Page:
GUIDELINES FOR RETENTION IN A GRADE 

No matter how the situation is disguised, the child often still 
sees himself as having failed. The research continues to suggest that 
children who repeat a grade do not necessarily do better work than had 
they gone ahead with their chronological age peers. There are, 
however, many cases in which the retention seems advisable and in the 
best total interest of the child. The following factors should be 
considered. 

1. C.A. - The child whose birth date falls in the last half of the 
calendar year (July through December 1st) would be in the 
younger half of the class, and less likely to be penalized by 
adding a semester or year to his academic life. 

2. I.Q. - The very superior child, (with an IQ of over 130) should 
not usually need to repeat a grade in order to catch up on his 
academic work, as he should be able to do his work with 
relative ease, with proper motivation and assistance. On the 
other hand, the slow learner will probably always achieve 
below his grade placement, and retention will not alleviate 
this discrepancy. In addition, research on school dropouts 
indicates that these pupils often leave school because of 
increased chronological age. It is probably the child in the 
middle ranges of intellectual ability who has the best chance 
of profiting from retention. 

3. PHYSICAL SIZE- Though size is a relatively superficial factor 
among adults, this is not so among children. The early maturing 
child, already larger than his peers, might well suffer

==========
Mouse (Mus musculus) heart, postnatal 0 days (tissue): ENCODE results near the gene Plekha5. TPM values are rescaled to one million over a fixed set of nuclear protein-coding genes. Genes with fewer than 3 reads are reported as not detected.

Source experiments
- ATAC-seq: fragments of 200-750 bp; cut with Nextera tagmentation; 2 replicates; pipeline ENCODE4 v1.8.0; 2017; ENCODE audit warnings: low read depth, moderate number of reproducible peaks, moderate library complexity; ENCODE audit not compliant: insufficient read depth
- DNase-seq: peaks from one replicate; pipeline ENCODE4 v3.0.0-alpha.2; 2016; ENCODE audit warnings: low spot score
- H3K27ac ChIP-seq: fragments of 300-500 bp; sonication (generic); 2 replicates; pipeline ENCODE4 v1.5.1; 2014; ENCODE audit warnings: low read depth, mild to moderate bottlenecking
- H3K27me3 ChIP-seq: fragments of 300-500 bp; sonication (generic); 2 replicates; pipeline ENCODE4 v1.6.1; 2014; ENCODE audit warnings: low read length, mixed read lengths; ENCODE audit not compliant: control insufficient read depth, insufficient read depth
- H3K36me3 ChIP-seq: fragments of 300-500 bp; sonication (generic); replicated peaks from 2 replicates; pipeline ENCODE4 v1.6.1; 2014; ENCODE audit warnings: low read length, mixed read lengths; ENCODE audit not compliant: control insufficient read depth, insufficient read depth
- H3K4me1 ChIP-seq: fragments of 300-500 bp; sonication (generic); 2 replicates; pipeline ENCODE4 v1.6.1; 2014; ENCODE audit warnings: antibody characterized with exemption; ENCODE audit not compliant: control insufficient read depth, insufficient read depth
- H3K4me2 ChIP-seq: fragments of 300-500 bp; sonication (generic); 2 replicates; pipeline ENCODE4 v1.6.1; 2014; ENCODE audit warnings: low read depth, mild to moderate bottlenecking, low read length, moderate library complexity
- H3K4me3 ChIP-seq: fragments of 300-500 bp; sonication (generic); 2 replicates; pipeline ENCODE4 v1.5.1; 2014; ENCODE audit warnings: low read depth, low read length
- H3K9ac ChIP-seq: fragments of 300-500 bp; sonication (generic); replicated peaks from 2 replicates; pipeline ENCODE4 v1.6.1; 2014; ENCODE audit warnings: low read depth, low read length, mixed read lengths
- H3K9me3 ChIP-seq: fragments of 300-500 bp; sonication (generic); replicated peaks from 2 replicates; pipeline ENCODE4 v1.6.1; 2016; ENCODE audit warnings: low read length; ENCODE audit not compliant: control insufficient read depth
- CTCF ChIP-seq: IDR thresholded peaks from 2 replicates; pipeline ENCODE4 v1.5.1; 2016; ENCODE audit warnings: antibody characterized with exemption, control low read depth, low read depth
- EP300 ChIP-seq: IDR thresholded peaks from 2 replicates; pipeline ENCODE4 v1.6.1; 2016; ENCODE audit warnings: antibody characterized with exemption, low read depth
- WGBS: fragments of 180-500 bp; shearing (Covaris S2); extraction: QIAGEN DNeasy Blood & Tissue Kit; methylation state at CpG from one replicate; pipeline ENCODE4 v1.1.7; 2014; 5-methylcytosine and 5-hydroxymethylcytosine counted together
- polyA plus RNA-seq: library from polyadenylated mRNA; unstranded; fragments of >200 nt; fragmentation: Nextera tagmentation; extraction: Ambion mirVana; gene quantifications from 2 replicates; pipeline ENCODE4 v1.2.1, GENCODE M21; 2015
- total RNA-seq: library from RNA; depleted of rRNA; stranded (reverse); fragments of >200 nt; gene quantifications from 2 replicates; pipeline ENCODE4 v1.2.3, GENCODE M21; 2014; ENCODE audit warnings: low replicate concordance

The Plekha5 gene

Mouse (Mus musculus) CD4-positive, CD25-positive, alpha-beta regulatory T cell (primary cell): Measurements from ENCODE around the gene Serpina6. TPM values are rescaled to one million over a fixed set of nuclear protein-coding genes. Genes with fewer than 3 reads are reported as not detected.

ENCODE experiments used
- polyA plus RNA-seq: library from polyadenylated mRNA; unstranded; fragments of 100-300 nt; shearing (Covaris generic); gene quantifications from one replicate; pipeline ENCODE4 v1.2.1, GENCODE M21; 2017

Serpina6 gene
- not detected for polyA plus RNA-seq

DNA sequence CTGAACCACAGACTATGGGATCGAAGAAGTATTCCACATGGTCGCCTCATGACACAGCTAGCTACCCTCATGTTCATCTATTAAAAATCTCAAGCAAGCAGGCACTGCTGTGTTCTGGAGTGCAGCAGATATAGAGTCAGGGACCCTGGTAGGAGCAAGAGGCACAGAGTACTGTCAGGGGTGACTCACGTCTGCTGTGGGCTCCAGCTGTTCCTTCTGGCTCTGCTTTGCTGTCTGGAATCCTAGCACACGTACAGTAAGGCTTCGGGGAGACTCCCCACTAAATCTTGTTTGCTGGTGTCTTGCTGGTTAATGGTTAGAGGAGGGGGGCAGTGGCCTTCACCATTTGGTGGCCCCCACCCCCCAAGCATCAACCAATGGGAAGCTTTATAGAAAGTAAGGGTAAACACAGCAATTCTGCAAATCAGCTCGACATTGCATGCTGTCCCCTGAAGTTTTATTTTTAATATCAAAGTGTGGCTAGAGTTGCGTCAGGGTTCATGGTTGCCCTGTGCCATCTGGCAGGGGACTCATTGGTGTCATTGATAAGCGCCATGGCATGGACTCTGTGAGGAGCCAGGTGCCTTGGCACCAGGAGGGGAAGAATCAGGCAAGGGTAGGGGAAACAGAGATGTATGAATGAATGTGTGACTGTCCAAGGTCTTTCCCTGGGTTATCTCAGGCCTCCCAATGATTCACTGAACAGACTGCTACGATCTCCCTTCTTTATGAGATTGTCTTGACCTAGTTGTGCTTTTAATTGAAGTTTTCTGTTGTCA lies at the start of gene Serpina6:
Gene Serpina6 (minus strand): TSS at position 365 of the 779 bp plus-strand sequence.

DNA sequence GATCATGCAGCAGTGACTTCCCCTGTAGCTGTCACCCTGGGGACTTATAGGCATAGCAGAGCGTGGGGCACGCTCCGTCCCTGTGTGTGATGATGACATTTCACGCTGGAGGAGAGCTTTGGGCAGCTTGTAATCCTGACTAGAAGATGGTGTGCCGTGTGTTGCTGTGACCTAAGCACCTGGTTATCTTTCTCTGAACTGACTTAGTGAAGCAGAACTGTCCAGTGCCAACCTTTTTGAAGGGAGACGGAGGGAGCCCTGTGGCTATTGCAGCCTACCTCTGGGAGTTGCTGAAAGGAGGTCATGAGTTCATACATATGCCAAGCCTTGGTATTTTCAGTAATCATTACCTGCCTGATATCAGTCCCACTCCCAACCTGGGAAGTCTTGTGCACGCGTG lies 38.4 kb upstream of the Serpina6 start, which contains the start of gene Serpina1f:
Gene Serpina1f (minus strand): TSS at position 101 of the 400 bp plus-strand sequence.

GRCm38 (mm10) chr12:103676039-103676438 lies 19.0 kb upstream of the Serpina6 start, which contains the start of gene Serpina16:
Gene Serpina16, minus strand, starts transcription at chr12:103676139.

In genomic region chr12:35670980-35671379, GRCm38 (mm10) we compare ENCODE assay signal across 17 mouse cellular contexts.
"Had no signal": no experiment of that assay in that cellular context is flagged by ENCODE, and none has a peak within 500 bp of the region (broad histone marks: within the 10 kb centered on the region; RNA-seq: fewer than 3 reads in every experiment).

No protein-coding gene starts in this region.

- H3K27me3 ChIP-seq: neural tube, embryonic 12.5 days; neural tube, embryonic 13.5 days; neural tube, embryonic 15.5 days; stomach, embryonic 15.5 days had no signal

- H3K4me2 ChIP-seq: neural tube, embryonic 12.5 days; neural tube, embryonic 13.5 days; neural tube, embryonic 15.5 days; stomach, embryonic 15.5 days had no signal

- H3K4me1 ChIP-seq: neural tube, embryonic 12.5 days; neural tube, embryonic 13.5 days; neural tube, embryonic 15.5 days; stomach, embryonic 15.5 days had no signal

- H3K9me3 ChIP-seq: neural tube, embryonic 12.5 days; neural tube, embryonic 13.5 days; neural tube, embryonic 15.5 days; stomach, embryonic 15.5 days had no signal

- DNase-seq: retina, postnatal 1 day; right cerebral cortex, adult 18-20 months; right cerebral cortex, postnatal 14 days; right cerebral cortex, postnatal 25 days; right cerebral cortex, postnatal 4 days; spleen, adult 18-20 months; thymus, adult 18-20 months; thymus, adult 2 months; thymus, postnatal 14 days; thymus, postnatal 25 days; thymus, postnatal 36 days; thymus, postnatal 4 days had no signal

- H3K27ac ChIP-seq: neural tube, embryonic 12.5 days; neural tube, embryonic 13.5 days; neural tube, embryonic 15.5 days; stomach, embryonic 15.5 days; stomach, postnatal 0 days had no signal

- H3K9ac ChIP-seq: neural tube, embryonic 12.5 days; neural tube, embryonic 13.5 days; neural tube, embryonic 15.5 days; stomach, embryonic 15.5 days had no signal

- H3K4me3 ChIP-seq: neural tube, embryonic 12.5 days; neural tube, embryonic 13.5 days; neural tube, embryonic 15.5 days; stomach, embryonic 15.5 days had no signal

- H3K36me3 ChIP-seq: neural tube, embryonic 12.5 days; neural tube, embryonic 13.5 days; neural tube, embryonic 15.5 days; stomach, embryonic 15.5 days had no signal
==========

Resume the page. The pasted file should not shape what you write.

indignities if he found himself in a group of still smaller 
children. 

4. PRESENT GRADE PLACEMENT - Retention should normally take place 
during the early years. Kindergarten, first, or second grade 
pupils feel far less stigma than those in the third grade or 
above. 

5. SEX - Because of the rate of maturation, and the problems of 
physical size, the retention of a girl usually poses more 
problems than a boy, just as the acceleration of a boy poses 
more difficulties than a girl. 

6. SIBLINGS - If a child has a sibling in the grade for which he is 
being considered, family difficulties could arise. 

7. PEER RELATIONSHIPS - Is the child a part of the community-
neighborhood group with which he closely identifies? Would his 
placement in another grade affect his feelings as far as his peers 
are concerned? 

8. PARENTAL APPROVAL - The parents should be in favor of the proposed 
move (some districts insist on parental approval). If the 
retention serves only to antagonize the parents, it may reflect 
itself in the entire family relationship and affect the child's 
attitude toward school. If the parents approve, the child's 
chances for success are, of course, enhanced.